3. The Flare

by key stakeholder

There we were, wooly-hatted in the mid-afternoon’s mid-winter dusk. Blowing into our hands and stamping our feet against the rime. Standing out in the back garden, waiting…

> Just a few seconds… a few seconds more… I don’t see it! Where is it? <

> There! Look! There! Look! Ahaaahhh.  <

She’d spotted it high in the sky before me. Not far from the Moon and Jupiter, there it was – a man-made celestial event – glimmering above. Silently sliding past the only other two things visible in the cloudlessly gelid afternoon sky. Closer to the zenith than I’d estimated, but yes, amazing, there it was: arching over the world – polar orbit, from south to north. Already a shockingly bright phenomenon, like an LED torch in the sky – and quickly getting brighter against the still-yet fairly light-blue dusk. Just about directly overhead now and still getting brighter. Five seconds into the event and the reflected sunlight was already glinting – flaring – off one of the comsat’s big oblong antennae – big as a billboard advert; a flat panel closely related to those rod-clusters you see on cellphone masts –  this orbiting antenna one of four cardinally cantilevered to the comsat in low earth orbit, just 350 km above us. Like the school-boy jape, flashing sunlight off a watch face into the eyes of the hapless teacher, the antenna-flash glints its reflection of sunlight onto the face of the earth and the upturned faces of we breathless earthbound observers. Now brighter than Jupiter – this season’s big but natural ecliptic show-off – and competing with the brightness of the half-full moon. The moment of maximum brightness comes about fifteen seconds into the event as the dead centre of the reflected light’s footprint tracks across the surface of our planet. Magnitude -9.5, as the astronomer reckons it. That’s as bright as a gibbous moon. Bright enough to cast a shadow, breathtaking but not blindingly bright, and at the peak of the flare comes a glinting dazzling flash; astonishing, magnificent, surprising even – for all its clockwork predictability.

This comsat’s flash came from just one of the sixty-six in this particular constellation – they progress in order one after the other, each one in constant communication with the one which preceded it in its orbital path, and relaying to the one which follows. They are arranged in six polar orbital planes, eleven comsats to each. And these orbital slices themselves communicate one to the next,  and so the Earth is girded like a bird in a cage, netted in the packet-switching network, no point on the surface of the planet below uncovered by the cellular transceiver footprint of this glinting grid, these flying flaring heralds. And this constellation of comsats is itself one of many which relay and switch and keepsafe and pass the worlds voice and vid and data, gossip and community and commerce.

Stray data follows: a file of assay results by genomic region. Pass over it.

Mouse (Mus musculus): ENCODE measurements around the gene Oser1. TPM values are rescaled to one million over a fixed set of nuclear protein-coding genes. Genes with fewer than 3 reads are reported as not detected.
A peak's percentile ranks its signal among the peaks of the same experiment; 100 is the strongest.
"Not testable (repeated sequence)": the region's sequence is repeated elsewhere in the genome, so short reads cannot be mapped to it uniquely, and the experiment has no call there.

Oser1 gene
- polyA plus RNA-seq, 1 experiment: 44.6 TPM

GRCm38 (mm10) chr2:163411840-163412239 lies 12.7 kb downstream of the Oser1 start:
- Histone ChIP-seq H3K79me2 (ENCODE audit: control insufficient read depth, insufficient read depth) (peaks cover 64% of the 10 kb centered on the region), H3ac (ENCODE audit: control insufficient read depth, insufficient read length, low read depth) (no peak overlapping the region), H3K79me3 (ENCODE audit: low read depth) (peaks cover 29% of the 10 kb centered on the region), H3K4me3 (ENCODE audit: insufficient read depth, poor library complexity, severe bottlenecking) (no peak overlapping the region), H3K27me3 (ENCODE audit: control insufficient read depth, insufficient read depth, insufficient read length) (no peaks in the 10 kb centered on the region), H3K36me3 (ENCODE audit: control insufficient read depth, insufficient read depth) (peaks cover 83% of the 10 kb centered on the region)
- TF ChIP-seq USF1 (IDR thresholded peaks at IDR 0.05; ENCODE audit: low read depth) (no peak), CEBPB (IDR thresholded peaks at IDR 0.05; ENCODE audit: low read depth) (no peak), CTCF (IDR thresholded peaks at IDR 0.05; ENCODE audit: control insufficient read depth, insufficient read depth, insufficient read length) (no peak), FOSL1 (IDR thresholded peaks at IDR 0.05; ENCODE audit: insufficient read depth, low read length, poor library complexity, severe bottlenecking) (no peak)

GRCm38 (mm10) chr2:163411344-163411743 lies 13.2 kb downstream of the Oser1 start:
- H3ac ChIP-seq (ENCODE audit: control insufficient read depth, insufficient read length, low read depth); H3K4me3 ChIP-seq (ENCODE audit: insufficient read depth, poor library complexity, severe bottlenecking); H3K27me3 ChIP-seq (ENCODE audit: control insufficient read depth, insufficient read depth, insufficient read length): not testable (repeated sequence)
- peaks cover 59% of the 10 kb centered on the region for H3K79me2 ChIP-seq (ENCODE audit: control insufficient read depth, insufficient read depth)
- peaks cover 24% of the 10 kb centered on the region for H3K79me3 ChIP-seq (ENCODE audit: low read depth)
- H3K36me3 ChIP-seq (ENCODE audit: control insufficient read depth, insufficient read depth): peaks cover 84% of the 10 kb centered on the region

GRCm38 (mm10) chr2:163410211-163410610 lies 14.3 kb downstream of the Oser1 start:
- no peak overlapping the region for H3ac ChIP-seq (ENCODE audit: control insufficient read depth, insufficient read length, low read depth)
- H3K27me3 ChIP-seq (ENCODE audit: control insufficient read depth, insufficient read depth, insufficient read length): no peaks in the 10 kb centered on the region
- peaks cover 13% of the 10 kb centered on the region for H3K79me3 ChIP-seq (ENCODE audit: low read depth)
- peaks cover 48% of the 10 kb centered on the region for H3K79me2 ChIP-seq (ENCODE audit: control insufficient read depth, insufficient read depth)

And all round the world, that network had recently and quite suddenly enabled entire supra-national economies to leapfrog whole eras of industrial and infrastructure development. In Central Asia and Sub-Saharan Africa, in high-arctic boreal North America. In the archipelagos of the South Pacific and the forests of Amazonia – in a period of just a few short years (seasons, in some cases) whole populations transitioned from an existence of agrarian exploitation and pastoral subsistence to become fully-fledged scaleable and highly agile information economies with sophisticated perfect-knowledge market-pricing mechanisms and logistic optimisation expert-systems to enable perfect cashless inter- and intra-community barter. Negligible cost-of-entry based on distributed grid computing levered from the second-hand discard of the gadget-crazy FirstWorlders last-year’s cellphones, and hooked – open source – to the sky’s unfixed infrastructure. Who’d have thought it? That the late-stage final flowering of the full potential of free-market capitalism would enable the scalable leveraging of pre-economy tribal-communitairianism where they scratch their heads and thumb their noses at the first-world’s consumerist status-display fetishisation of fixed infrastructure and permanent possessions – our hangups – our hierarchies. For their model is flat, without hierarchies and based upon shared resources, highly mobile, yet incredibly local.

Community cellphone in hand and a touchpad tablet library for every child to share access, the developing world’s polities develop and accelerate past the rest of us to the future on a path which we cannot see, even less understand, even though we’d built the outer-space communication infrastructure which is its substrate. What’s happening is going right over our heads.

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